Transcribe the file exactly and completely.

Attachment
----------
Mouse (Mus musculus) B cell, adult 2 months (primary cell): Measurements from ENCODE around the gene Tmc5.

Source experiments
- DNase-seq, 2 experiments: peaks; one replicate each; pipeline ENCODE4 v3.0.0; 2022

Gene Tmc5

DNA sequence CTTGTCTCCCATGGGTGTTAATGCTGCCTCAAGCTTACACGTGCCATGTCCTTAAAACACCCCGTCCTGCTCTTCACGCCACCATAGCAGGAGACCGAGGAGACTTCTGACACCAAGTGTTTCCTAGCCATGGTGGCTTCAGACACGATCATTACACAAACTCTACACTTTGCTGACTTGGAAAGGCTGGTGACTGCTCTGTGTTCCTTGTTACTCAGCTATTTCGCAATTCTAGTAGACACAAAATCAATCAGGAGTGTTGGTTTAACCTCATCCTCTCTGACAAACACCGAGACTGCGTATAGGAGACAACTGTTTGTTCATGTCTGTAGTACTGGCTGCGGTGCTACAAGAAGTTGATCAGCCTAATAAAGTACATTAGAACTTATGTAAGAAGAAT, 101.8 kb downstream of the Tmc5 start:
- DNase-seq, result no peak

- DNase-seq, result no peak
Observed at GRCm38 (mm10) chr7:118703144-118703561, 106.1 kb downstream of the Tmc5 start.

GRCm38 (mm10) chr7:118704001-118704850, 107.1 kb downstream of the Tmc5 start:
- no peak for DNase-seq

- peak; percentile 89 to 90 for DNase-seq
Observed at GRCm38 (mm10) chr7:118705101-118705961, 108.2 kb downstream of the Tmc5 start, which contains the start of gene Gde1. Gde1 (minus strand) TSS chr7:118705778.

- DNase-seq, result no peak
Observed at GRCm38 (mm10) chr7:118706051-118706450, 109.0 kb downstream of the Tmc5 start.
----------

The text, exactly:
Mouse (Mus musculus) B cell, adult 2 months (primary cell): Measurements from ENCODE around the gene Tmc5.

Source experiments
- DNase-seq, 2 experiments: peaks; one replicate each; pipeline ENCODE4 v3.0.0; 2022

Gene Tmc5

DNA sequence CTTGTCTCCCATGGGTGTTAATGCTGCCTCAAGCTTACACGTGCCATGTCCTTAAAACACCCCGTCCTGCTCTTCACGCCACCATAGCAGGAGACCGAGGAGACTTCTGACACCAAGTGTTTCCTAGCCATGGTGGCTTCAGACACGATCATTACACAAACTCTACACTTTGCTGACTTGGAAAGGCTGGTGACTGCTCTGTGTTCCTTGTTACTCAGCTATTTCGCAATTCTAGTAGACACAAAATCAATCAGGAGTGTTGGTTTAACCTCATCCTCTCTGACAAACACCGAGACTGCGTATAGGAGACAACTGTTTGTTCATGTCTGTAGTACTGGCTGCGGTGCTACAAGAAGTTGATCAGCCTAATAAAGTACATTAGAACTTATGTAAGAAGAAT, 101.8 kb downstream of the Tmc5 start:
- DNase-seq, result no peak

- DNase-seq, result no peak
Observed at GRCm38 (mm10) chr7:118703144-118703561, 106.1 kb downstream of the Tmc5 start.

GRCm38 (mm10) chr7:118704001-118704850, 107.1 kb downstream of the Tmc5 start:
- no peak for DNase-seq

- peak; percentile 89 to 90 for DNase-seq
Observed at GRCm38 (mm10) chr7:118705101-118705961, 108.2 kb downstream of the Tmc5 start, which contains the start of gene Gde1. Gde1 (minus strand) TSS chr7:118705778.

- DNase-seq, result no peak
Observed at GRCm38 (mm10) chr7:118706051-118706450, 109.0 kb downstream of the Tmc5 start.